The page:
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What a shambles CW SOTA is becoming

I think the time has come when we need to take a hard look at the popularity and the standard of operating SOTA on CW from the chasers side.

Listening to Bob F5HTR/P (who was a good signal into the UK today on 7032 KHz) between 1245z and 1320z revealed a lack of manners, understanding, patience and operting skill by many of the chasers calling Bob.

Walt G3NYY/P was attempting to make an S2S QSO with Bob to no avail. I spotted Bob at 1248z and gave up calling him due to the melee and sheer ignorance of the callers, long calls, sending over the top of Bob and sending over the chaser working Bob. I returned to the frequency at 1315z to find Walt G3NYY/P still trying to make his S2S QSO. I tried to assist, as did Roy G4SSH, to no avail. If chasers were using SOTAWatch they would have seen my comment that Walt was trying to make an S2S QSO which was placed as a comment on SOTAWatch twice, and has been left there to remind people of their selfish attitude.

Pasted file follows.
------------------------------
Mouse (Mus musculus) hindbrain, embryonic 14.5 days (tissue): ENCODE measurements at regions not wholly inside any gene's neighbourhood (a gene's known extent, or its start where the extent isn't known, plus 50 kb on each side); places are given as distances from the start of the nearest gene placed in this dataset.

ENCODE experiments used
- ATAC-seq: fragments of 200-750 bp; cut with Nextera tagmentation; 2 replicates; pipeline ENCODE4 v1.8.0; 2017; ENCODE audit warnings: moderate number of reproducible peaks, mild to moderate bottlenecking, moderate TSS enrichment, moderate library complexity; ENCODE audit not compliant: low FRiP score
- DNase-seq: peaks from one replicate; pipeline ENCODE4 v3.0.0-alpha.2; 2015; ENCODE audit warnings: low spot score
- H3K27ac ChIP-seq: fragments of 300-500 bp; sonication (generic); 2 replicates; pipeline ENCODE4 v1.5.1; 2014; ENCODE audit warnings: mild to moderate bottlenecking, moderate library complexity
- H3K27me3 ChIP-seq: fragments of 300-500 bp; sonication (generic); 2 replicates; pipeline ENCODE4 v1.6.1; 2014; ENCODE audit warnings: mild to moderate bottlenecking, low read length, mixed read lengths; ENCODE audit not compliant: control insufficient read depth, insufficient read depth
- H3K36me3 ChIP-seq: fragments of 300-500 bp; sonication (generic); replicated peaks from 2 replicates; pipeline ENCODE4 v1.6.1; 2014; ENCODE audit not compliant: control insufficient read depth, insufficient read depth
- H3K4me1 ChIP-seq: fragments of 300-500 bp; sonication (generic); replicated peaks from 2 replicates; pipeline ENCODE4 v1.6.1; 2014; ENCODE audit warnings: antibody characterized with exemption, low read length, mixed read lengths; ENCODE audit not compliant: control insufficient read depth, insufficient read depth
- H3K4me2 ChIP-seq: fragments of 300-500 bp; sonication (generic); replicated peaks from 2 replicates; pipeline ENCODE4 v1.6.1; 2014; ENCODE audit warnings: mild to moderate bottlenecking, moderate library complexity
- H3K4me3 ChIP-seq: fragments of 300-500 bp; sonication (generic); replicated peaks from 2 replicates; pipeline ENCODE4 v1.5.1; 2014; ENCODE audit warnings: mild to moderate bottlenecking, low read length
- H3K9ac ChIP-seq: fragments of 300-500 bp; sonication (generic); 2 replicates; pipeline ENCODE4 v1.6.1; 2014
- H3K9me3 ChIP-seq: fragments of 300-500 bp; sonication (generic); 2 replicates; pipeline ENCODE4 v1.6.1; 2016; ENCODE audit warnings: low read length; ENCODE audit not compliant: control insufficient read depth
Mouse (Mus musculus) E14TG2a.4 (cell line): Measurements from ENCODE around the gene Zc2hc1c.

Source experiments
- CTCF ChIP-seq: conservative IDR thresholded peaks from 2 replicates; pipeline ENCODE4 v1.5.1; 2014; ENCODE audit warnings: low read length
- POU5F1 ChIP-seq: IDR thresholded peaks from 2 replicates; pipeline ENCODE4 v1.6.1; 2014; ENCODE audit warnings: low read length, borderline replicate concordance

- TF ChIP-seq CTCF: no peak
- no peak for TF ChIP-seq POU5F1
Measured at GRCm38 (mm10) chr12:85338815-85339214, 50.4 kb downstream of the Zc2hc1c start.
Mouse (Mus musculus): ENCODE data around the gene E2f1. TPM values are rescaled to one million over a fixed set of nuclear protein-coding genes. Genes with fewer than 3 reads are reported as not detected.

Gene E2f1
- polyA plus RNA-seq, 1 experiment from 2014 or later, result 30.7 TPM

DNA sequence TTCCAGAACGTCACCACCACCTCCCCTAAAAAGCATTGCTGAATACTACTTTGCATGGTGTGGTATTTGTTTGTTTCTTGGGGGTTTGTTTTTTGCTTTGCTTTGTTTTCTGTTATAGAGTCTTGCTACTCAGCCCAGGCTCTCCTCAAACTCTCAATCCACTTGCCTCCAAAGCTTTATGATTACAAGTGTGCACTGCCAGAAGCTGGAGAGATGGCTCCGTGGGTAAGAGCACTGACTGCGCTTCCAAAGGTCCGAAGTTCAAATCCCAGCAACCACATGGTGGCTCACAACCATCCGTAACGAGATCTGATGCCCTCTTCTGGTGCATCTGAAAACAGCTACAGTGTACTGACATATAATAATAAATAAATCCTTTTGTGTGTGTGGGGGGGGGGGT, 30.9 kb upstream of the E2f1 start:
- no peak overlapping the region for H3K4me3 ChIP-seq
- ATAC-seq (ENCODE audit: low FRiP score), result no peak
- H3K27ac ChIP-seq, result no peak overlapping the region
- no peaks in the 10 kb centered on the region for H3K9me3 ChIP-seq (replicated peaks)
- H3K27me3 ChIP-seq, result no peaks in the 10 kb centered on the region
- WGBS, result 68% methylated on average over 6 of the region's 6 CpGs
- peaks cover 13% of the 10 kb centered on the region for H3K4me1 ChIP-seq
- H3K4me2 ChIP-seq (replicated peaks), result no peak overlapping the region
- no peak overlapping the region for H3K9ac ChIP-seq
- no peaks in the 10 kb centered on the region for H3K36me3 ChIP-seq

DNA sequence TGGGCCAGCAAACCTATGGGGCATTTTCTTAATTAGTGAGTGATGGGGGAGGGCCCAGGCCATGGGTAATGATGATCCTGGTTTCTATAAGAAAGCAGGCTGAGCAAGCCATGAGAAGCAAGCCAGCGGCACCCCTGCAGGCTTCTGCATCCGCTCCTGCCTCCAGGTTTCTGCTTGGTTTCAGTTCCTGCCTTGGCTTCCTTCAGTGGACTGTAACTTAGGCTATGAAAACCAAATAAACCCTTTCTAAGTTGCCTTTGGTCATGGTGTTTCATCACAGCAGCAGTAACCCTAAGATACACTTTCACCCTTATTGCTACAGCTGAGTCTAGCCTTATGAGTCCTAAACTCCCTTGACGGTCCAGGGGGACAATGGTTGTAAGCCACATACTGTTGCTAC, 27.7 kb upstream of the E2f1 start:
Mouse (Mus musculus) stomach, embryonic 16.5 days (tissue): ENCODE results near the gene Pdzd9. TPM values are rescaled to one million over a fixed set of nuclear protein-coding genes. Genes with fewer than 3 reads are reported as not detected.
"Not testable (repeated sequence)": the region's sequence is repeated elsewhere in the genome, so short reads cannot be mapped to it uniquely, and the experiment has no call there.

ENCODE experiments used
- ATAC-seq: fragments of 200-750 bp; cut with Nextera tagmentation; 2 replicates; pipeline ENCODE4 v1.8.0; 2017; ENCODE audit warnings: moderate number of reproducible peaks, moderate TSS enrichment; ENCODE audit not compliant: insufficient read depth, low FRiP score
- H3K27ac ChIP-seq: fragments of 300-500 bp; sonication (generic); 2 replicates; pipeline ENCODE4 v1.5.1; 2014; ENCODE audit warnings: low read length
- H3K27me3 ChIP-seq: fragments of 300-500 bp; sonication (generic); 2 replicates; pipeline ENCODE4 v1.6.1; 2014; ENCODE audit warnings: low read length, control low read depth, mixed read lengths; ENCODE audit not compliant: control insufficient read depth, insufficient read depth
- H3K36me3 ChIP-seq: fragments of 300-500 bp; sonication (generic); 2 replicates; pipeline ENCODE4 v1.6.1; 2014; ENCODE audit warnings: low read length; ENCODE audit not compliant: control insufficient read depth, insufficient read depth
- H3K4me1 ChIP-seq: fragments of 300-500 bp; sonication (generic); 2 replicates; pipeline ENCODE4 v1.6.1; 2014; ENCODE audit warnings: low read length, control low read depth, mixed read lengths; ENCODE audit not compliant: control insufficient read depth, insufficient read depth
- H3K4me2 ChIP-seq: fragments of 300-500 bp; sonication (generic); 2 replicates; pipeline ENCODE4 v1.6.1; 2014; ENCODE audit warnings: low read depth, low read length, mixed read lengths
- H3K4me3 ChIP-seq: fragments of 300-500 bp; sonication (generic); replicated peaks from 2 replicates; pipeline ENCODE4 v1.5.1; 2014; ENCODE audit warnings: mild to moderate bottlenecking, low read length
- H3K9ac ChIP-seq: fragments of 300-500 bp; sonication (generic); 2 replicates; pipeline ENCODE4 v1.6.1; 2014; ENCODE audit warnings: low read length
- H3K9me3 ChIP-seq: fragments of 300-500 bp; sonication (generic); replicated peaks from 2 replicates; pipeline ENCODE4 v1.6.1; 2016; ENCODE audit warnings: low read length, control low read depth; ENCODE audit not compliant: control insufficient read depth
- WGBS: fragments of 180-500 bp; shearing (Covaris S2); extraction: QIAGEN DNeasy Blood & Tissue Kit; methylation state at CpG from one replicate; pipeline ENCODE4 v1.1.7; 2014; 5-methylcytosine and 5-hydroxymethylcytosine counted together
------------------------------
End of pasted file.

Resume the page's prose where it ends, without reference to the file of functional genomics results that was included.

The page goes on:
In case some of you people who were operating in the fashion that you were do not know, the protocol which has come about by custom and practice in SOTA CW is that chasers should always give way to allow an S2S QSO to take place if they hear another /P station calling, before calling the activator themselves. Faced with the standard of operating that I heard today had I have been activating I would have resorted to working split frequency if that was possible. As we are using 7032 KHz on busy days like today, working split is not really practicable due to other activators who are likely to be operating on 7033 or 7034 KHz. There is insufficient space for an activator to work split, due to the likelihood of other SOTA /P stations working just above him him and then you are soon up to 7035 KHz. Unfortunately many DATA operators haven’t yet woken up to the fact that the CW section is now listed in the bandplan as running up to 7040 KHz with narrow band modes (i.e. datacomms) listed as having the use of 7040-7050 KHz, which is still being used for SSB.